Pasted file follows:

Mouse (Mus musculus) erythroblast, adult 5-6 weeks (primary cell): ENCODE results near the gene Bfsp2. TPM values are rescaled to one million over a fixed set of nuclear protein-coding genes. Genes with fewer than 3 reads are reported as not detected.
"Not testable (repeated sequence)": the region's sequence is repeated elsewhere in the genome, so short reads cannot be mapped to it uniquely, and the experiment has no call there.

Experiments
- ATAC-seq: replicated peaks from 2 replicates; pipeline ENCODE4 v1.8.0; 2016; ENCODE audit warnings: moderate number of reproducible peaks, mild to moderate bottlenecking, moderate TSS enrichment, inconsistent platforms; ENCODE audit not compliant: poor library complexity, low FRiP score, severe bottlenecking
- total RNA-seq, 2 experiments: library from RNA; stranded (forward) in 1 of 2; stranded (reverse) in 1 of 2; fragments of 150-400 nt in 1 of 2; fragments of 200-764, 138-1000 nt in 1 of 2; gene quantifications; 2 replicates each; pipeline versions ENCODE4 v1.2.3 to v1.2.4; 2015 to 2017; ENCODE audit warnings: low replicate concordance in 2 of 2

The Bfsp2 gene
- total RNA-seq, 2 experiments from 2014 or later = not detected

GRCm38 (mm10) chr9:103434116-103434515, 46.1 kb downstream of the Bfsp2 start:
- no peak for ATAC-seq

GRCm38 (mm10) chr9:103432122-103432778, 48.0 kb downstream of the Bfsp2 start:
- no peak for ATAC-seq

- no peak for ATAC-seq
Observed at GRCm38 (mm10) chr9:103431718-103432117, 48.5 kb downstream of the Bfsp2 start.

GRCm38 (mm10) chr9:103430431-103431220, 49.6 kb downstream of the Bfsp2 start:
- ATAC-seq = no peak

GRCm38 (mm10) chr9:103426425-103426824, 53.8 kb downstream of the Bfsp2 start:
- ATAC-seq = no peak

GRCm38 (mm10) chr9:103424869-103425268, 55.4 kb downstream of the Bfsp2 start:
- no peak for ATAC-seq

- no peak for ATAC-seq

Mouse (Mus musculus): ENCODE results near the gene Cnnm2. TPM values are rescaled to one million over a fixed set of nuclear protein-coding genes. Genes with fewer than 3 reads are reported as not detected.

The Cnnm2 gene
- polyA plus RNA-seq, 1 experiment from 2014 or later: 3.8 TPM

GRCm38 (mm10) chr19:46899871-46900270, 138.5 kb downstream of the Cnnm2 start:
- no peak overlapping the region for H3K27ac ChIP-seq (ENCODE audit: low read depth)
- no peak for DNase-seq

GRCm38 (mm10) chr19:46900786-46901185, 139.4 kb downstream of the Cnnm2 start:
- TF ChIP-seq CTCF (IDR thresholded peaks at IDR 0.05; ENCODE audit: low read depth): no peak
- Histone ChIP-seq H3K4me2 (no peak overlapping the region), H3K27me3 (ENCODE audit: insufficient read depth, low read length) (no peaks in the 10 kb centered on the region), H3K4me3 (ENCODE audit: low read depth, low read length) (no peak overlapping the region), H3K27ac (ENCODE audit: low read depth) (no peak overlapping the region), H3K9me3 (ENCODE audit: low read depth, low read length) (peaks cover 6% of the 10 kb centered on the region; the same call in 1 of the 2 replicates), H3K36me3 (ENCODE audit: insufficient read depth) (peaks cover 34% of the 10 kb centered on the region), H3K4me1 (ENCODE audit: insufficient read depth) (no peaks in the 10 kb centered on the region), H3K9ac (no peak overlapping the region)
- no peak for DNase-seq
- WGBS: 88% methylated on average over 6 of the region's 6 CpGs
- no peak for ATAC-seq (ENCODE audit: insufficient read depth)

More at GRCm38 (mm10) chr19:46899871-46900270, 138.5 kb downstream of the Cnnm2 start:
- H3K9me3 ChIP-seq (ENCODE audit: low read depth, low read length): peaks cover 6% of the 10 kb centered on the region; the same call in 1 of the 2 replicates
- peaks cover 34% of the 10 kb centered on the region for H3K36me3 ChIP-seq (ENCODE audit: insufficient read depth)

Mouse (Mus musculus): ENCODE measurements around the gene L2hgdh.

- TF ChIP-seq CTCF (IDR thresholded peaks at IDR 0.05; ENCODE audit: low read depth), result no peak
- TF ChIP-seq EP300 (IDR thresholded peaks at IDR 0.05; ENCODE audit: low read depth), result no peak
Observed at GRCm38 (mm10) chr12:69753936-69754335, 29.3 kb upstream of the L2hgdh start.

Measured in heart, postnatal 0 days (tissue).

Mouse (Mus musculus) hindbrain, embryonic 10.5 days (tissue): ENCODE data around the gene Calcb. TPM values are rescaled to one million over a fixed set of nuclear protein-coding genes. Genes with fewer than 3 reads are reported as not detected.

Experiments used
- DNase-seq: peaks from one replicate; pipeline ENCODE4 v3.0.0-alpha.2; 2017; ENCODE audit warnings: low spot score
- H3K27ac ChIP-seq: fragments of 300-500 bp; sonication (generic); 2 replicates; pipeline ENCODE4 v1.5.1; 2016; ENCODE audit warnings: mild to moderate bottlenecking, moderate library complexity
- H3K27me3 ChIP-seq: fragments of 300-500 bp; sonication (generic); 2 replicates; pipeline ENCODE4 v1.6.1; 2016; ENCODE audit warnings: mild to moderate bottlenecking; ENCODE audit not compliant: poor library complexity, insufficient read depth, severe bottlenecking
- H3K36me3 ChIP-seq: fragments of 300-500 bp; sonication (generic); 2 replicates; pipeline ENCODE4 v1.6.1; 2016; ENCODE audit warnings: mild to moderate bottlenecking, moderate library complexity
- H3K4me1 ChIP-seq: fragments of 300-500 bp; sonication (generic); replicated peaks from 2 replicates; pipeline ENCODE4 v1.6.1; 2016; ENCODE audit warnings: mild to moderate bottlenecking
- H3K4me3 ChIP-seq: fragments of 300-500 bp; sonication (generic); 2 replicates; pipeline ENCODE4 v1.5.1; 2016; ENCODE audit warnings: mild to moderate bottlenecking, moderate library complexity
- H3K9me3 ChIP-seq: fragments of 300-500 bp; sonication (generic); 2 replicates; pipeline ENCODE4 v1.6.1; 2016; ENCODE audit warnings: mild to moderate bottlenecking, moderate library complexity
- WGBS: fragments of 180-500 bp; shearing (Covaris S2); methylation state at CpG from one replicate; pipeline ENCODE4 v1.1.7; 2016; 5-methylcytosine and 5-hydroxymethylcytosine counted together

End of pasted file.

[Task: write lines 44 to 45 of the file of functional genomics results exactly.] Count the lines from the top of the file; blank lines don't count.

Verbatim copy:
- H3K27ac ChIP-seq: fragments of 300-500 bp; sonication (generic); 2 replicates; pipeline ENCODE4 v1.5.1; 2016; ENCODE audit warnings: mild to moderate bottlenecking, moderate library complexity
- H3K27me3 ChIP-seq: fragments of 300-500 bp; sonication (generic); 2 replicates; pipeline ENCODE4 v1.6.1; 2016; ENCODE audit warnings: mild to moderate bottlenecking; ENCODE audit not compliant: poor library complexity, insufficient read depth, severe bottlenecking